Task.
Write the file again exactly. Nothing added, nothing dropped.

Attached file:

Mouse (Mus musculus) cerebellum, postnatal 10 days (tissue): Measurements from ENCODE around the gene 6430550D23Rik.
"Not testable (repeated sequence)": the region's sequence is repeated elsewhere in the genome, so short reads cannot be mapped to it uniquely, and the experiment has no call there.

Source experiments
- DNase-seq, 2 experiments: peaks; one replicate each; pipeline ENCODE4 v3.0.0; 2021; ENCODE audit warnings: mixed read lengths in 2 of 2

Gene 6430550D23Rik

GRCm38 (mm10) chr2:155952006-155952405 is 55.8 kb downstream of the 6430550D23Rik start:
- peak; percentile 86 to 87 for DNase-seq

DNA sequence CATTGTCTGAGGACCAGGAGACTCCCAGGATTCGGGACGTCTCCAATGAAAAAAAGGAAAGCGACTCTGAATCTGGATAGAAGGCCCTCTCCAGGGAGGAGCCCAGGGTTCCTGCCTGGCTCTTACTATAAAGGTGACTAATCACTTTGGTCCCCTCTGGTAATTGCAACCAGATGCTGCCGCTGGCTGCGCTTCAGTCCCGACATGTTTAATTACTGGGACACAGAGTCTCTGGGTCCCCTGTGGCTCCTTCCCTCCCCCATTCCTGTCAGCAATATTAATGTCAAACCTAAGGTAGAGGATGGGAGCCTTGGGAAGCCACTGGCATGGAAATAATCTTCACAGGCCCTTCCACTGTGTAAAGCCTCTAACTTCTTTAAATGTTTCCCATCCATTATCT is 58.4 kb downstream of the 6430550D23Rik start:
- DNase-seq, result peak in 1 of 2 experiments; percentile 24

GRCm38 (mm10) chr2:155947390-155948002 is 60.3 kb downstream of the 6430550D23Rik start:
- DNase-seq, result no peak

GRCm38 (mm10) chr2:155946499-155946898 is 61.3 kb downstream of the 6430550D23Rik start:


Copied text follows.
Mouse (Mus musculus) cerebellum, postnatal 10 days (tissue): Measurements from ENCODE around the gene 6430550D23Rik.
"Not testable (repeated sequence)": the region's sequence is repeated elsewhere in the genome, so short reads cannot be mapped to it uniquely, and the experiment has no call there.

Source experiments
- DNase-seq, 2 experiments: peaks; one replicate each; pipeline ENCODE4 v3.0.0; 2021; ENCODE audit warnings: mixed read lengths in 2 of 2

Gene 6430550D23Rik

GRCm38 (mm10) chr2:155952006-155952405 is 55.8 kb downstream of the 6430550D23Rik start:
- peak; percentile 86 to 87 for DNase-seq

DNA sequence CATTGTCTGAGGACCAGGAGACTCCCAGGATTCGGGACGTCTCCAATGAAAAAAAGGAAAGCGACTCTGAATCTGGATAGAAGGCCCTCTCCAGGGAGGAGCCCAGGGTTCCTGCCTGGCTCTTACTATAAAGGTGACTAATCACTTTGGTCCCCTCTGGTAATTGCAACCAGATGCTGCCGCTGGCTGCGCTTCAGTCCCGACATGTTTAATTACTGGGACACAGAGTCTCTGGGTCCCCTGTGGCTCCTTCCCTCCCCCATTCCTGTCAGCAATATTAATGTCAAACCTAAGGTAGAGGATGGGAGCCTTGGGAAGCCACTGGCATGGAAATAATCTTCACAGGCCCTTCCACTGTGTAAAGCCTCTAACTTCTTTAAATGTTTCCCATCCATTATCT is 58.4 kb downstream of the 6430550D23Rik start:
- DNase-seq, result peak in 1 of 2 experiments; percentile 24

GRCm38 (mm10) chr2:155947390-155948002 is 60.3 kb downstream of the 6430550D23Rik start:
- DNase-seq, result no peak

GRCm38 (mm10) chr2:155946499-155946898 is 61.3 kb downstream of the 6430550D23Rik start: